In 1997, the Civic Education Project (CEP) of Northwestern University began its youth programs by combining classroom teaching with community service to promote civic responsibility among youth. CEP offers young people an opportunity to learn and serve through service-learning projects in communities across the US, developing the knowledge, values and skills students need to make a positive impact on society. CEP engages students with social and economic challenges in cities (e.g. politics and urban poverty, hunger and homelessness, youth violence and conflict resolution, law and social justice, and public health) as a process of creating change and preparing youth for active citizenship. The structure of CEP includes a core course that grapples with the issue under study, field experiences working with local agencies addressing the topic, special topic seminars of the students’ choice, evening colloquia with guest speakers, nightly reflection sessions, and residential and recreational activities developing the participatory and cooperative ethos of the learning community. The Civic Education Project is found at http://www.ctd.northwestern.edu/cep/.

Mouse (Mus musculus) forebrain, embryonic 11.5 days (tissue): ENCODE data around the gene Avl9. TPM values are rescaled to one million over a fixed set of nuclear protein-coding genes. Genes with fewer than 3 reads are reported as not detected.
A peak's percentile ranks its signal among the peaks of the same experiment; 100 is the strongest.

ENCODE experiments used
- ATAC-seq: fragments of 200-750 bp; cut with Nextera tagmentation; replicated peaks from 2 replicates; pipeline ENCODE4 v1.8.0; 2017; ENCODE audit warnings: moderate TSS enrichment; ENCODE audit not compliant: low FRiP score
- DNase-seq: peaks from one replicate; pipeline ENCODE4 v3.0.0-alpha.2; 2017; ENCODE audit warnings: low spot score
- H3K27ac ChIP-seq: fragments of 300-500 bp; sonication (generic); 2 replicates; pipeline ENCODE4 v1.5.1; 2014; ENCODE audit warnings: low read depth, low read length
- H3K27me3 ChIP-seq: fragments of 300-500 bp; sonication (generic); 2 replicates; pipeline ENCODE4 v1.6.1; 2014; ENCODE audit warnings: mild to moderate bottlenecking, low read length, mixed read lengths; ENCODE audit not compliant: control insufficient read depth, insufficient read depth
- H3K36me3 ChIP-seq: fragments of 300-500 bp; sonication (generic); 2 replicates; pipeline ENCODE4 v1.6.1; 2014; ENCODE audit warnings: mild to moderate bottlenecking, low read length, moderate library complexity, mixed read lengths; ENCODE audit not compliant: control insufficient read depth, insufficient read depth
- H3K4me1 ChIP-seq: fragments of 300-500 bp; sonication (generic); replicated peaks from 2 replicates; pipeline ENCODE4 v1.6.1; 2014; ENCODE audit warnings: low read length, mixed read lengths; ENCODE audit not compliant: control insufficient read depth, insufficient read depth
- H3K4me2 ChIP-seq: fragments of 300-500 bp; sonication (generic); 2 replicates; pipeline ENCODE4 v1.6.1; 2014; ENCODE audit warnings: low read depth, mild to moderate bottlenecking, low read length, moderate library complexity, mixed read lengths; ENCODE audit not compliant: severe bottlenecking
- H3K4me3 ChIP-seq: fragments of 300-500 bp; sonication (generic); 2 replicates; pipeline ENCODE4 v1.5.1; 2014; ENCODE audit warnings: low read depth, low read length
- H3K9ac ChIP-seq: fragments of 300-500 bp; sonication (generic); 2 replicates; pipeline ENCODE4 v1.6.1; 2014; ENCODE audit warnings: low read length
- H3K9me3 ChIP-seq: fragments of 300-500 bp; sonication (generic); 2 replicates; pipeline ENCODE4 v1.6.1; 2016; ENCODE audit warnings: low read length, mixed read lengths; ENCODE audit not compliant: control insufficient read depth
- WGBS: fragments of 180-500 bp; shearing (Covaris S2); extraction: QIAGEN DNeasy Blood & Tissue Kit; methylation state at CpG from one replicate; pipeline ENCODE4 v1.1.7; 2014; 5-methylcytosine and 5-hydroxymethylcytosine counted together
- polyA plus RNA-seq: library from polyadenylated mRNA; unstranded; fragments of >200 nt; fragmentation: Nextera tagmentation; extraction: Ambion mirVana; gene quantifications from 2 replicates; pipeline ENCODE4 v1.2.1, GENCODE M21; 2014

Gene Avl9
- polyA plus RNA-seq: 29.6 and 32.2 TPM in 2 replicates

In conclusion, peace education as a practice aims to confront and resist violence to transform societies toward cultures of peace. Peace education focuses both on education about peace and education for peace while addressing the knowledge, values, skills and behaviors needed to nurture a peace culture. The content of peace education includes knowledge of peace movements, peacemakers, ‘negative and positive’ peace, direct and indirect violence, peace as an active process, human rights and responsibilities, worldviews and ideologies, non-violent communication, community and dialogue. The pedagogy used in peace education is cooperative, participatory and active, including case-studies, storytelling, role-plays, empathy activities, negotiation and mediation practice, journaling, reflection circles, and alternative futures exercises. The learning objective of peace education aims to transform conflict through dialogue and nonviolence, and particularly where peace education affects youth conflict is transformed across generations.
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About the Author
Kevin Kester works with the Civic Education Project, Northwestern University, and the Transformative Learning Center, Ontario Institute for Studies in Education, University of Toronto. An earlier draft of this paper was presented at the World Civic Forum in Seoul, S. Korea, May 5-8, 2009.